3 Memorable Moments You Probably Never Noticed During the Primary Program

Fall is here and LDS members are looking forward to their ward’s annual Primary program. This year, primary-aged children (4 – 11 years old) from all over the world have been learning songs and lessons in conjunction with the theme: I Know My Savior Lives. On a given Sunday, usually in September or October, each congregation will dedicate one Sacrament meeting to the Primary program in which the children will sing the songs they have learned this year and give their assigned speaking parts.

There is a lot of hard work and preparation from both the children and their leaders. Parents anticipate seeing their child give their part and sing the songs. Of course the children are adorable and you can almost always count on a little one shouting all the words to a song or another one who is happy to wave to his parents the whole time. But it’s not just about learning all the words to the songs or if each child has her part memorized – there are much deeper purposes carried out by this inspired program. I will share with you three real-life, but probably unnoticed, moments that I have been a part of during my time in primary.

1. A child with invisible special needs overcoming challenges

I once taught a child that would run away from class and generally just struggled to be in primary. For so many reasons, it was hard for him to be present and to integrate with the other children his age. In the most loving and gentle of ways, I worked with him all year and saw slow, but steady progress. As it came time for the primary program, I didn’t think he would be able to participate at all, nor did I think he wanted to. He was still assigned a speaking part and I kept a flexible goal that maybe he would sing a few of the songs. It turned out that he did want to say his speaking part and so I spent a little extra time helping him understand the step-by-step process of sitting up on the stand, walking to the microphone, and then sitting back in his seat. The day of the program came and I wasn’t sure how it would work out. In my mind, I was going to watch his cues for signs of overstimulation and not force anything that he wasn’t willing to do. He sang all the songs, sat with our class, and walked to the microphone to give his speaking part. My heart beamed as he showed me just how capable he was. I’m sure to everyone else in the congregation he looked like another five-year old, but that’s why it was so special.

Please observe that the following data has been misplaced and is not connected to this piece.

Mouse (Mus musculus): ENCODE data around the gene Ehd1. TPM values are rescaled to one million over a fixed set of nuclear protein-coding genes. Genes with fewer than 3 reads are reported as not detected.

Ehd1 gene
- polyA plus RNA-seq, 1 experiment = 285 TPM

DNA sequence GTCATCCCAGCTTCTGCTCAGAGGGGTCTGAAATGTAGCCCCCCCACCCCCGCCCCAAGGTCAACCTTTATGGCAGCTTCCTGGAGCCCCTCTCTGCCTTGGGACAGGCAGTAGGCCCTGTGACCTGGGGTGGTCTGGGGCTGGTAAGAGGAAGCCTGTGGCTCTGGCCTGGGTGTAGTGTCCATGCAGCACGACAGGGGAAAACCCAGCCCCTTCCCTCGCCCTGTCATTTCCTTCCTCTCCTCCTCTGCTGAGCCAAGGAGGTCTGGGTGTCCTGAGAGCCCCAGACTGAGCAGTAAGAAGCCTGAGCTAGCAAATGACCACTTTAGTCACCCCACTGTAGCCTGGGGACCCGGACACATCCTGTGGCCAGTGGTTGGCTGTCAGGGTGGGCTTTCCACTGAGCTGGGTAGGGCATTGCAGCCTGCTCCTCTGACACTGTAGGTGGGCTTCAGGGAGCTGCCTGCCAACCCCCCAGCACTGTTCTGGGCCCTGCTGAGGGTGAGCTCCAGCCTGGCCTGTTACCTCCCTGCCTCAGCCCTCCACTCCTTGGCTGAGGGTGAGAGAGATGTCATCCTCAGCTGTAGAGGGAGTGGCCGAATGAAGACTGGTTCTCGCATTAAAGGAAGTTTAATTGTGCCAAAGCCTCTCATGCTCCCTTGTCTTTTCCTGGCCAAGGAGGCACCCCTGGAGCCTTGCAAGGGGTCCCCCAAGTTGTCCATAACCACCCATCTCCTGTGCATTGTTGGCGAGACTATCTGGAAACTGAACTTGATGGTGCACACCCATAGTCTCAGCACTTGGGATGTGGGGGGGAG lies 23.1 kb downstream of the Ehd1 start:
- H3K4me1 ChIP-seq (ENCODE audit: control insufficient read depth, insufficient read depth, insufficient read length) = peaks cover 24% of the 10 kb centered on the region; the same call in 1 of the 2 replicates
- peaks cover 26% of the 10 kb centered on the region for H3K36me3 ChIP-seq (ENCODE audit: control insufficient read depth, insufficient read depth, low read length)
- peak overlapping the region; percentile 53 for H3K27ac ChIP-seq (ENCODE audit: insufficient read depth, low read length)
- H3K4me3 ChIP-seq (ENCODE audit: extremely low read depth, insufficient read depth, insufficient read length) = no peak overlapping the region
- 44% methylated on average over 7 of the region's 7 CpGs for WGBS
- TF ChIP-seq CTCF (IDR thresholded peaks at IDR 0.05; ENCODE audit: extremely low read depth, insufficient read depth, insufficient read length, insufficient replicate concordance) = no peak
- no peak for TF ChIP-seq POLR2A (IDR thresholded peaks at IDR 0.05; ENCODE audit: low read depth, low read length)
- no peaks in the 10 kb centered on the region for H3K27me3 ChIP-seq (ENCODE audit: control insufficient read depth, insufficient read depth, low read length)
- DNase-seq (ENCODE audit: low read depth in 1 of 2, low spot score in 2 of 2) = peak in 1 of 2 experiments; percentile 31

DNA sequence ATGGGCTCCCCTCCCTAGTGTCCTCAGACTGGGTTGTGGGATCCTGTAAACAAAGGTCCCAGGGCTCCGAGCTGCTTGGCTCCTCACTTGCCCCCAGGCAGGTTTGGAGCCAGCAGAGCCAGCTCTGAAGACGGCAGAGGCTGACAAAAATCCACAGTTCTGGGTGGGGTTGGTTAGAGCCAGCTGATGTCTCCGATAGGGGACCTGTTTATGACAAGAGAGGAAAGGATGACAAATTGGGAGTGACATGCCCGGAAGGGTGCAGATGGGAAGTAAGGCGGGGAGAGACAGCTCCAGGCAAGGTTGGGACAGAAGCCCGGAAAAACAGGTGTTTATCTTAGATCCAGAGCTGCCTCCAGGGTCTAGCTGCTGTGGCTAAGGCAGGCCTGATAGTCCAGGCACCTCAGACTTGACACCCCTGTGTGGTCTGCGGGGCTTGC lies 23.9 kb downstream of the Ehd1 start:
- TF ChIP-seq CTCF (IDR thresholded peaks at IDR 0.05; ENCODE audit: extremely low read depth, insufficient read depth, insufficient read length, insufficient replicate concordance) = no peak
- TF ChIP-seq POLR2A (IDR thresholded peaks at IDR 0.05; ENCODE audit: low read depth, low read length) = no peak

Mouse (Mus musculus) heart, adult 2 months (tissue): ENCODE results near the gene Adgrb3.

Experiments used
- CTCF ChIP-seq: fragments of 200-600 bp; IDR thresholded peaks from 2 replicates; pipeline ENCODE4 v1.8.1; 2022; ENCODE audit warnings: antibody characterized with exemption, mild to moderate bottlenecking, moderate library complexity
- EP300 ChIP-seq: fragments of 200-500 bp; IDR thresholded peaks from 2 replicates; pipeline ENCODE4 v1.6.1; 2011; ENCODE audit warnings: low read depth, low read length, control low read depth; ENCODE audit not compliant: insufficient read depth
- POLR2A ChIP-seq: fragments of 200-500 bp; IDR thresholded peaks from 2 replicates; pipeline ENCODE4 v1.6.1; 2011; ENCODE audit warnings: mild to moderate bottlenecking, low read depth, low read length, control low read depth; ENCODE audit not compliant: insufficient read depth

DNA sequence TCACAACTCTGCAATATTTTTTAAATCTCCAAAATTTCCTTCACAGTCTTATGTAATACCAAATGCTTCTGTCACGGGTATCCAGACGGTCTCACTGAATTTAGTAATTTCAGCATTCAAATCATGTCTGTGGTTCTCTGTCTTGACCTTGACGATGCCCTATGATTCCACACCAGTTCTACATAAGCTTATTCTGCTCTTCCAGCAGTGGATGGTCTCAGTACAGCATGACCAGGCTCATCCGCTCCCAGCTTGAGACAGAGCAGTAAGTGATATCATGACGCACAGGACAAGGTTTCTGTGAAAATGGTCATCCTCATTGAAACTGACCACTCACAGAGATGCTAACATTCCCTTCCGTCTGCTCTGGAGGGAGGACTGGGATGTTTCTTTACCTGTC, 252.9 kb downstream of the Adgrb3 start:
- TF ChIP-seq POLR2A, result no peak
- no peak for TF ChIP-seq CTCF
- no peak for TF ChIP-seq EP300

2. A child feeling the Spirit for the first time

This was me. Growing up, we didn’t go to church very often and gospel principles weren’t really taught at home either. The year I was eight, we attended church enough times for me to learn the song “A Child’s Prayer” and for me to participate in that year’s primary program.  I remember how beautiful it sounded when we sang to everyone and how it made me feel peaceful inside. The words and the tune remained with me and became a source of strength I could draw upon when life has been dark.

Three Primary-age boys sit in a Primary room in white shirts and ties and sing together during singing time.

3. A parent hearing their child’s testimony for the first time

Maybe this is a family who attends occasionally or perhaps this family was newly baptized. How sweet it is to hear your child sing and proclaim simple gospel truths. I sat by this person one time and saw the tears swell in his eyes as he listened to his daughter testify of her relationship with the Savior. I know his heart was touched for good that day and I was reminded of the truthfulness of 3 John 1:4 – “I have no greater joy than to hear that my children walk in truth.” 

A father, mother, and son sit on the grass and smile.

At this year's Primary program, as you listen to and delight in the meaningful (and sometimes silly) words that come from our children, I invite you to look past the cute and contemplate a deeper spiritual witness that radiates from this inspired program.

Jefra Rees is the wife of a loving husband and the mother of a young son with sensory processing challenges. She holds a Bachelor's Degree in Child Development and also has a Master's Degree in Early Childhood Special Education, both from the University of Texas at Austin. She has worked with children and families in a variety of settings, but her greatest work is that which is done in her own home.


  1. So, so true!!! Thank you for writing this. As a primary president for many years, it was amazing to watch the learning and growth of the children each year. The program is just a teeny tiny glimpse into all that goes on in primary. And I also give a huge shout out to those primary teachers that faithfully fulfill their callings each week across the world. They are the unsung heroes in my book. 💗💗💗